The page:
Scientific understanding of chemosynthetic symbioses derives in large part from studies of the unique fauna associated with deep-sea hydrothermal vents. Early explorations revealed that, in contrast to common perceptions, the deep benthos was not a cold, food-limited habitat but instead contained flourishing ecosystems localized at hot springs emanating from mid-ocean spreading centers. First characterized along the Galapagos Rift and the East Pacific Rise in the eastern Pacific Ocean,...

Anatomy and Ultrastructure

Riftia pachyptila occurs in dense clumps attached to the seafloor substrate (e.g., basalt) at low flow vents. A narrow, elongate tube composed of chitin and scleroproteins and up to three meters in length protects the soft body of the worm, which is divided into four major regions. The branchial plume lies at the anterior of the worm in direct contact with the surrounding seawater. Infused with blood vessels, this gill-like organ allows an efficient exchange of metabolites (e.g., sulfide,...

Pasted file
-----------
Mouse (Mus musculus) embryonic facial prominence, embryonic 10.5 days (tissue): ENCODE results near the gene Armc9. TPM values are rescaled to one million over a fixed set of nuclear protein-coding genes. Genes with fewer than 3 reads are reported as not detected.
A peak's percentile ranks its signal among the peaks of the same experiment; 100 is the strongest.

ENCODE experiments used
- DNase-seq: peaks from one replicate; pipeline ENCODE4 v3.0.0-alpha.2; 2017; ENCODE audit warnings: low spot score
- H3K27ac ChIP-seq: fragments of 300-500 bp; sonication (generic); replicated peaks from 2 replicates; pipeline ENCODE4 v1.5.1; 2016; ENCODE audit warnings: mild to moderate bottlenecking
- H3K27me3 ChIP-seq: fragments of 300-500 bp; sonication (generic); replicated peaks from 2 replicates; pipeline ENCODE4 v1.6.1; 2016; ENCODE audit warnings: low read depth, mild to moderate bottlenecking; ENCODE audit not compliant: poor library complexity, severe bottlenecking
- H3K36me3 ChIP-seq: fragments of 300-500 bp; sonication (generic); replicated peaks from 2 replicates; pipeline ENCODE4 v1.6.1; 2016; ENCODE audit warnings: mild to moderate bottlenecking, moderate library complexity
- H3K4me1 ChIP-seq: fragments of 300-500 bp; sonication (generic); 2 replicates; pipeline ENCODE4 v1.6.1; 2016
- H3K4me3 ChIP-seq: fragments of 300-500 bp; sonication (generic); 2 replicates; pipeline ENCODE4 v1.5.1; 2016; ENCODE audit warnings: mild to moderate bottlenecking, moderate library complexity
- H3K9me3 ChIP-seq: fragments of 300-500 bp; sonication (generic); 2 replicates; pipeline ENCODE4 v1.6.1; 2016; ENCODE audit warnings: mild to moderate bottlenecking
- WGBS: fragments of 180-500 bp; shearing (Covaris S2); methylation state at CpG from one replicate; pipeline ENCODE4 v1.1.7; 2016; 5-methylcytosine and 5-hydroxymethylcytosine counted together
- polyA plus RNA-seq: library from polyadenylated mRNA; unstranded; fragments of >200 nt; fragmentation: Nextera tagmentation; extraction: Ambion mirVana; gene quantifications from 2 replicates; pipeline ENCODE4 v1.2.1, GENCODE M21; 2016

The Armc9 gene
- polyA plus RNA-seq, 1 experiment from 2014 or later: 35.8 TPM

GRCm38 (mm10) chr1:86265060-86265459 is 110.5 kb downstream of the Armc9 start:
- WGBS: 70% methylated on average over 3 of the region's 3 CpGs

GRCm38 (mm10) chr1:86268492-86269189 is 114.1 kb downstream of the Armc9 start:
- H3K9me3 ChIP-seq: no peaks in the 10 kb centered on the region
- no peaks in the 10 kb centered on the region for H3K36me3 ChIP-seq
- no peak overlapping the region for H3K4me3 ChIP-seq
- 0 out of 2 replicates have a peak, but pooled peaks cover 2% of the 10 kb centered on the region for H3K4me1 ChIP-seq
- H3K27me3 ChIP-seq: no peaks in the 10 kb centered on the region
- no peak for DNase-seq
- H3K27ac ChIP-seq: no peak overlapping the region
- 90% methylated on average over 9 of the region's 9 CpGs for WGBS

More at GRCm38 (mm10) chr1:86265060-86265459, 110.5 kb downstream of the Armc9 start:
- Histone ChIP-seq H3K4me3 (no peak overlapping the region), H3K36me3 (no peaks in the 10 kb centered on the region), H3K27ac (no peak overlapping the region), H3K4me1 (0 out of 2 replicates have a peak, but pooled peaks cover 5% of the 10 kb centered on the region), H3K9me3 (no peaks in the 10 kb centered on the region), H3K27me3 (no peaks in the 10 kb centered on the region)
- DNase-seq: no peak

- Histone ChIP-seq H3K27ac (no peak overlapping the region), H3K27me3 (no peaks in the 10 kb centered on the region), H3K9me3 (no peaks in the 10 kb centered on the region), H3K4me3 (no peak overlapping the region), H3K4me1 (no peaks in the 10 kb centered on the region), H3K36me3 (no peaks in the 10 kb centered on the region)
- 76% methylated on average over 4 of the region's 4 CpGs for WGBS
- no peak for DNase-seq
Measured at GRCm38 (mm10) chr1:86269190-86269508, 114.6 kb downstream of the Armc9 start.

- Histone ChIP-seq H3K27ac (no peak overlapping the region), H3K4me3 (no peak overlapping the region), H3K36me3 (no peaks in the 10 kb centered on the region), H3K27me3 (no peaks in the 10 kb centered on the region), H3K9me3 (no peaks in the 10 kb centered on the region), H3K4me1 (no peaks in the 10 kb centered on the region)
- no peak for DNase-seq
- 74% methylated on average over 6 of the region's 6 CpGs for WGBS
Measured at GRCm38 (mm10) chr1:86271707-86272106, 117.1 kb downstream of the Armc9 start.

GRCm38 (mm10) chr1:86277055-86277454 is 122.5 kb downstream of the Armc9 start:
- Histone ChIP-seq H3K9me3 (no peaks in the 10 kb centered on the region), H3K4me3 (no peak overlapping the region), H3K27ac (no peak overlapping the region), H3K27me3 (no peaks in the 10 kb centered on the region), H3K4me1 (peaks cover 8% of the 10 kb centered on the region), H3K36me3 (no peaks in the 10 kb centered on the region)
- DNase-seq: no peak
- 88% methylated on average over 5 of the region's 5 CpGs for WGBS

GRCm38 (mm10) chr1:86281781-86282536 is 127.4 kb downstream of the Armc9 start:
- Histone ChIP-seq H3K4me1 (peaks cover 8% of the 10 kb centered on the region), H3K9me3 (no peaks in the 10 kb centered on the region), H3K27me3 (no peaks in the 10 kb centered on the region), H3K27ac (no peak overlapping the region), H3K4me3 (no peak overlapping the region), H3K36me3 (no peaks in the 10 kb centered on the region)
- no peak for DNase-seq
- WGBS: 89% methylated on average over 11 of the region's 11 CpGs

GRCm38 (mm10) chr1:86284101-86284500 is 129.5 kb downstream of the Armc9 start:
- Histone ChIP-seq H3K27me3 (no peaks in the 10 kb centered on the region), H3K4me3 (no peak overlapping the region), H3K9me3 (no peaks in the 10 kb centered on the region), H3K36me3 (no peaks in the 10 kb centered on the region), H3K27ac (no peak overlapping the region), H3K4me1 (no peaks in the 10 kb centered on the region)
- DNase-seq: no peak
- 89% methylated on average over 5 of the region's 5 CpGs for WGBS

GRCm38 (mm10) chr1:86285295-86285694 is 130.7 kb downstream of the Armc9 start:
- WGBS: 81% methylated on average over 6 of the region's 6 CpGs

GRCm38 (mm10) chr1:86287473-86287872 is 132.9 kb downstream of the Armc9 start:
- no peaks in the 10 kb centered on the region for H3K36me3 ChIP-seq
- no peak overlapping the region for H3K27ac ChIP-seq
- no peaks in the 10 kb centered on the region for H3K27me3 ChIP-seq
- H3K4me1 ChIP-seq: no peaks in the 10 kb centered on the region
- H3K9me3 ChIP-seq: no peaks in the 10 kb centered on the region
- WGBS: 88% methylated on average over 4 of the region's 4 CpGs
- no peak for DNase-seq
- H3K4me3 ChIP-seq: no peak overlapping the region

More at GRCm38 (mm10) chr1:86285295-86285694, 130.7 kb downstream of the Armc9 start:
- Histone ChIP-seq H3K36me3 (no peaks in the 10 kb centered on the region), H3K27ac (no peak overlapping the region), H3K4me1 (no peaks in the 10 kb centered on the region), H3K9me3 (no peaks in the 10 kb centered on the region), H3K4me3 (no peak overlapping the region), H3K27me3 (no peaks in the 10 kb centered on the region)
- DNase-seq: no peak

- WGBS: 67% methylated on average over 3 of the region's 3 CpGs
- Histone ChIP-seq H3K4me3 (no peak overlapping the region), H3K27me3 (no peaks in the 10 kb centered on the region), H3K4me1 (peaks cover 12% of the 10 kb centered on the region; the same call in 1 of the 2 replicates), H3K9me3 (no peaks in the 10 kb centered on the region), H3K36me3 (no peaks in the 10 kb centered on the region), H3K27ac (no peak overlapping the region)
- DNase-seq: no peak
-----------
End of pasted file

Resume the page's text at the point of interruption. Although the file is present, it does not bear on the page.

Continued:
The Termite Gut Microecosystem

The symbiotic digestion of lignocellulose by termites is a complex series of events involving both the host and its intestinal microbiota (Brune 2003, 2005). While the digestive activities in the foregut and midgut seem to be mainly caused by the host, the processes in the hindgut are largely controlled by the symbionts. The recalcitrance of the lignocellulosic diet and the dynamics of physicochemical gut conditions contribute to the heterogeneity of ecological niches and are reflected in a...

Hydrogenosomes Organelles that Can Use Protons as Electron Acceptors

In marked contrast to the mitochondrial remnant organelles mentioned above, hydrogenosomes retained an ATP generating function (M ller 1993, 1998). They compartmentalize the terminal reactions of the cellular energy metabolism. Characteristically, hydrogenosomes import pyruvate (or malate) which is oxidatively decarboxylated to acetyl-CoA by the action of a pyru-vate ferredoxin oxidoreductase (PFO), and not, as in aerobic mitochondria, by the action of a pyruvate dehydrogenase (PDH). An acetate...

Pseudocaedibacter

Anderson RM, May RM (1982) Coevolution of hosts and parasites. Parasitology 85 411-426 Anderson RM, May RM (1991) Infectious diseases of humans. Oxford Univ Press, Oxford Atlas RM (1999) Legionella from environmental habitats to disease pathology, detection and control. Environ Microbiol 1 283-293 Balsley M (1967) Dependence of the kappa particles of stock 7 of Paramecium aurelia on a single gene. Genetics 56 125-131 Barker J, Brown MRW (1994) Trojan Horses of the microbial world protozoa and...

The Gut Microenvironment